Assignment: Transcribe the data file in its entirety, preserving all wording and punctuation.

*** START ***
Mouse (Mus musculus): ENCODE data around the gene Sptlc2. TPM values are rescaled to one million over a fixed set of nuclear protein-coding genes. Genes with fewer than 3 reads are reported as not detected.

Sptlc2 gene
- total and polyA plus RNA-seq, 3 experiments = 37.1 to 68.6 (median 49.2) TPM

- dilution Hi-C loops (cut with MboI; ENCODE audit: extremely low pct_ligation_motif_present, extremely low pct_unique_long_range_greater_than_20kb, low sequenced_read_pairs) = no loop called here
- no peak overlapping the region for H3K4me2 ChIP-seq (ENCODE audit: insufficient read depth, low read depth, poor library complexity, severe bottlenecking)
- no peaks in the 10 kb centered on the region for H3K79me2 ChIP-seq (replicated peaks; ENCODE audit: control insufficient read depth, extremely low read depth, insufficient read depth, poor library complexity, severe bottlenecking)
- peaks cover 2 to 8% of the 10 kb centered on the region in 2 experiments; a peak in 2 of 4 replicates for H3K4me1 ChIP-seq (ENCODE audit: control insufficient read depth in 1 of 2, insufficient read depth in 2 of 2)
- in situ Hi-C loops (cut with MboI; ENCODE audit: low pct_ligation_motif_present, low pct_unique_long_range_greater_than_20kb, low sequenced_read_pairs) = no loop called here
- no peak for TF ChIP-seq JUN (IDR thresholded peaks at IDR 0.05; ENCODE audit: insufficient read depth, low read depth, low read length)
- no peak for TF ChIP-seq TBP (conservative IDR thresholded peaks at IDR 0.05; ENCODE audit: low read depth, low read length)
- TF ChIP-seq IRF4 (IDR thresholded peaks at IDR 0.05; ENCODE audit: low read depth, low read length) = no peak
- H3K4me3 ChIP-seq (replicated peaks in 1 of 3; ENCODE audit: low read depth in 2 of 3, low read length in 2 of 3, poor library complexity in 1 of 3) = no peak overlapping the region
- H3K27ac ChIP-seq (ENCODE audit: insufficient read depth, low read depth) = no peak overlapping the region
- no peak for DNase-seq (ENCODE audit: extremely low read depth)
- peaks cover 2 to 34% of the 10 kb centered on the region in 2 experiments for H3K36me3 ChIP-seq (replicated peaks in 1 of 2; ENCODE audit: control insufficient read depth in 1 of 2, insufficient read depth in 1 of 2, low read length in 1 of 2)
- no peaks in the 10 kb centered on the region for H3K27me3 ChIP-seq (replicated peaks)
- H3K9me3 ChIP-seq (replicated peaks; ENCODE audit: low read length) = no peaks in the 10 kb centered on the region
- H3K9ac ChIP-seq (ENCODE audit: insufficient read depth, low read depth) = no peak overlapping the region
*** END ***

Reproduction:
Mouse (Mus musculus): ENCODE data around the gene Sptlc2. TPM values are rescaled to one million over a fixed set of nuclear protein-coding genes. Genes with fewer than 3 reads are reported as not detected.

Sptlc2 gene
- total and polyA plus RNA-seq, 3 experiments = 37.1 to 68.6 (median 49.2) TPM

- dilution Hi-C loops (cut with MboI; ENCODE audit: extremely low pct_ligation_motif_present, extremely low pct_unique_long_range_greater_than_20kb, low sequenced_read_pairs) = no loop called here
- no peak overlapping the region for H3K4me2 ChIP-seq (ENCODE audit: insufficient read depth, low read depth, poor library complexity, severe bottlenecking)
- no peaks in the 10 kb centered on the region for H3K79me2 ChIP-seq (replicated peaks; ENCODE audit: control insufficient read depth, extremely low read depth, insufficient read depth, poor library complexity, severe bottlenecking)
- peaks cover 2 to 8% of the 10 kb centered on the region in 2 experiments; a peak in 2 of 4 replicates for H3K4me1 ChIP-seq (ENCODE audit: control insufficient read depth in 1 of 2, insufficient read depth in 2 of 2)
- in situ Hi-C loops (cut with MboI; ENCODE audit: low pct_ligation_motif_present, low pct_unique_long_range_greater_than_20kb, low sequenced_read_pairs) = no loop called here
- no peak for TF ChIP-seq JUN (IDR thresholded peaks at IDR 0.05; ENCODE audit: insufficient read depth, low read depth, low read length)
- no peak for TF ChIP-seq TBP (conservative IDR thresholded peaks at IDR 0.05; ENCODE audit: low read depth, low read length)
- TF ChIP-seq IRF4 (IDR thresholded peaks at IDR 0.05; ENCODE audit: low read depth, low read length) = no peak
- H3K4me3 ChIP-seq (replicated peaks in 1 of 3; ENCODE audit: low read depth in 2 of 3, low read length in 2 of 3, poor library complexity in 1 of 3) = no peak overlapping the region
- H3K27ac ChIP-seq (ENCODE audit: insufficient read depth, low read depth) = no peak overlapping the region
- no peak for DNase-seq (ENCODE audit: extremely low read depth)
- peaks cover 2 to 34% of the 10 kb centered on the region in 2 experiments for H3K36me3 ChIP-seq (replicated peaks in 1 of 2; ENCODE audit: control insufficient read depth in 1 of 2, insufficient read depth in 1 of 2, low read length in 1 of 2)
- no peaks in the 10 kb centered on the region for H3K27me3 ChIP-seq (replicated peaks)
- H3K9me3 ChIP-seq (replicated peaks; ENCODE audit: low read length) = no peaks in the 10 kb centered on the region
- H3K9ac ChIP-seq (ENCODE audit: insufficient read depth, low read depth) = no peak overlapping the region